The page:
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Mind Games

Master Mind



GARY ZAMCHICK

You and I will play a game that bears a family resemblance to the board game "Mastermind." I think of a five binary-digit secret number, for example, 10101. You are allowed to ask about bit sequences of length five. Such a question is called a "bit question". My responses will report how many bits in your guess have their correct value in the correct place.

For instance, if your bit question is 10110 and my secret is 10101, then three of your bits (the first three, though I won't tell you that) are in the correct place with their correct value. In this case, I could have other secret numbers that are consistent with that answer such as 00100.

Warm-up: In fact, how many numbers would be consistent with the answer of "three correct" for a bit question of 10110?

Solution to warm-up: There would be 10. (If you know combinatorics, the answer comes from the calculation of "5 choose 3".) They would be:
10101, 10011, 10000, 11111, 11100, 11010, 00111, 00100, 00010, 01110.

There are many systematic ways to generate such a sequence. Mine was to say, "Suppose the first three are correct. Next suppose the last of the first three is incorrect, but the first two of the first three are correct. Next, the second to last of the first three is incorrect, the third of the first three may be incorrect, but the first of the first three is always correct. Then the first of the first three is incorrect and the others may be, too."

Second Warm-up: If you guessed 10110 and were told that all five were incorrect, then which possibilities would there be?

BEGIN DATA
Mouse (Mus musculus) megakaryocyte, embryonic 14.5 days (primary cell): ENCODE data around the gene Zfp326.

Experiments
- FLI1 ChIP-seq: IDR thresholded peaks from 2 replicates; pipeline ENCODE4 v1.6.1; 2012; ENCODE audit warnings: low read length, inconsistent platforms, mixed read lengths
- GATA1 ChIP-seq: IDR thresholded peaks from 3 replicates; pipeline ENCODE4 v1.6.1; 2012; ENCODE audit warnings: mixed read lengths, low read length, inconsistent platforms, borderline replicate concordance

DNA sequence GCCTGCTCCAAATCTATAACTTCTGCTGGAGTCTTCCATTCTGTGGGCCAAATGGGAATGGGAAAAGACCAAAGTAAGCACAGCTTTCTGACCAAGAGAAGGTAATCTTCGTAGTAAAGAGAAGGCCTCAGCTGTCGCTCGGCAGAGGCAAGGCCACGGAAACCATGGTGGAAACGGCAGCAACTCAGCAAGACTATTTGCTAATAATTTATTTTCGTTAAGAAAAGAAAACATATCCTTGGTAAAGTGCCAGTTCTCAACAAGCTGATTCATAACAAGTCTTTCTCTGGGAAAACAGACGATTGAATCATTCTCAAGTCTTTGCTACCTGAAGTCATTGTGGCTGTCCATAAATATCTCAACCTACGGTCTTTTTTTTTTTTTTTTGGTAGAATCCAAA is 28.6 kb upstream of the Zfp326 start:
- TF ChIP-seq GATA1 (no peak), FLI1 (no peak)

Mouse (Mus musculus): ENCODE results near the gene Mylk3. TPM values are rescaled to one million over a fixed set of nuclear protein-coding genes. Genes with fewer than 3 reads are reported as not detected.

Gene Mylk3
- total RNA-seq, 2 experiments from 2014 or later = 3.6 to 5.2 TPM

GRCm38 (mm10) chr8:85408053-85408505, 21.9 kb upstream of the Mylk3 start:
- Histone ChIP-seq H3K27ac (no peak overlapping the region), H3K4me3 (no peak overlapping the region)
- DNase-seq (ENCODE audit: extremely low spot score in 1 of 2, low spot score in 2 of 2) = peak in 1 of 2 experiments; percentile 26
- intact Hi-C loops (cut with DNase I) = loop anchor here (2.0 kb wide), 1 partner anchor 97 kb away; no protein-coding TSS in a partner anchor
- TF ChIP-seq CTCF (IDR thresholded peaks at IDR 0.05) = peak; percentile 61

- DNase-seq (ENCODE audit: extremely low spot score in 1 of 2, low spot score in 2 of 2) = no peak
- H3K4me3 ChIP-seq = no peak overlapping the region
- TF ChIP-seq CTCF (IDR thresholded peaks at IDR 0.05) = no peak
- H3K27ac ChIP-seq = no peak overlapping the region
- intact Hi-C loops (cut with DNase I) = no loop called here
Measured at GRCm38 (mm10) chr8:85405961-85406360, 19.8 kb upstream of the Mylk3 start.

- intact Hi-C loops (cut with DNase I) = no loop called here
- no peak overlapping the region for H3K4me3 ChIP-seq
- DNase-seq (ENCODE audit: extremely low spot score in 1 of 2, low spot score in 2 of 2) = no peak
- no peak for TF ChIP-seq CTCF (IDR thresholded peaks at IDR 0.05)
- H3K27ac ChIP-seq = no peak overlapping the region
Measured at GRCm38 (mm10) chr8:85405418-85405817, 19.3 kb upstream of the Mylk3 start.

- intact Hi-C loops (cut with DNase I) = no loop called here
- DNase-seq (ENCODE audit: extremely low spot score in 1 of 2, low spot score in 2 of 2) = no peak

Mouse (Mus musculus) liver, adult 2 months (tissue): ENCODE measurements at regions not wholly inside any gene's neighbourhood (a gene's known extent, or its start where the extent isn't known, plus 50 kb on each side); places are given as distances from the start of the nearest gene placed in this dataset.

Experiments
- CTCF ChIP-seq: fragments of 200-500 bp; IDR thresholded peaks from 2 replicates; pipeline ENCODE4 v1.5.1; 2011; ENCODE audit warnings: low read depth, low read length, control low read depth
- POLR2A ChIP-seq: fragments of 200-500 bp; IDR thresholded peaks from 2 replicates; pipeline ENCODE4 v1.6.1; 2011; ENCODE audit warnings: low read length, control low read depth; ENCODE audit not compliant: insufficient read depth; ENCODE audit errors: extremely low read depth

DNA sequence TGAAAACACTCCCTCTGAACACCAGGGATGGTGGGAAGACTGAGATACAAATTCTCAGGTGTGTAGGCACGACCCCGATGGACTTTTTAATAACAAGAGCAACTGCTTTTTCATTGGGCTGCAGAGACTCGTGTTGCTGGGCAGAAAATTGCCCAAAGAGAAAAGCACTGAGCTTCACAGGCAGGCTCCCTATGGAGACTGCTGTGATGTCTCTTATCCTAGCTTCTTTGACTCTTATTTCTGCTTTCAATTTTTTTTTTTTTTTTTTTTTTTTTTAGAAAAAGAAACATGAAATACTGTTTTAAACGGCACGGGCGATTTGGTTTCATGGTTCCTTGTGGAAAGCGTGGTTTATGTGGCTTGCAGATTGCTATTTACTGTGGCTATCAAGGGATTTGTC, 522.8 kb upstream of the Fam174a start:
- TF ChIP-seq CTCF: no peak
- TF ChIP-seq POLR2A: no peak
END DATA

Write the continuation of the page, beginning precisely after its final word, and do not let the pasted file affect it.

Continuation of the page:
Solution to second warm-up: Only one: 01001. Just reverse all the digits of the question.

Problems:

1. What is the smallest number of bit questions sufficient to always determine a five-bit sequence? Remember that none of the guesses in your bit questions need be correct. You just need to know how to crack the secret of my sequence at the end.

2. What if we change the game to make it harder for you: you ask some number of questions and then I answer them all after you have asked your last one. In that case, how many bit questions are sufficient?

These next questions are more challenging and involve a slight twist in the rules of the game. When you ask your first bit question, you get no answer. After that, each bit question is answered in one of the following three ways:
(i) "You have the same number correct as in the last bit question."
(ii) "You have more correct than in the last bit question."
(iii) "You have fewer correct than in the last bit question."
In these answers, "correct" means correct value in the correct position. We call this type of response the low-info answer.

3. Given only low-info answers to bit question, is it possible to find the secret number, no matter what it is? If so, how many bit questions (counting the initial one) do you need to guarantee to find the secret number, assuming the answers to the questions (except the initial one) come after all questions are posed?

4. How many questions do you need in the low-info case, if you get the answers immediately?

5. How many questions do you need in the low-info case, if the code is N bits long and all answers come at the end?

6. How does this solution generalize if the code is N digits long, but the digits could be base b for some b > 2? For example b could be 10 and all digits 0 through 9 would be allowed. I have a solution that requires 1 + (b-1)*N. I don't think it's optimal.

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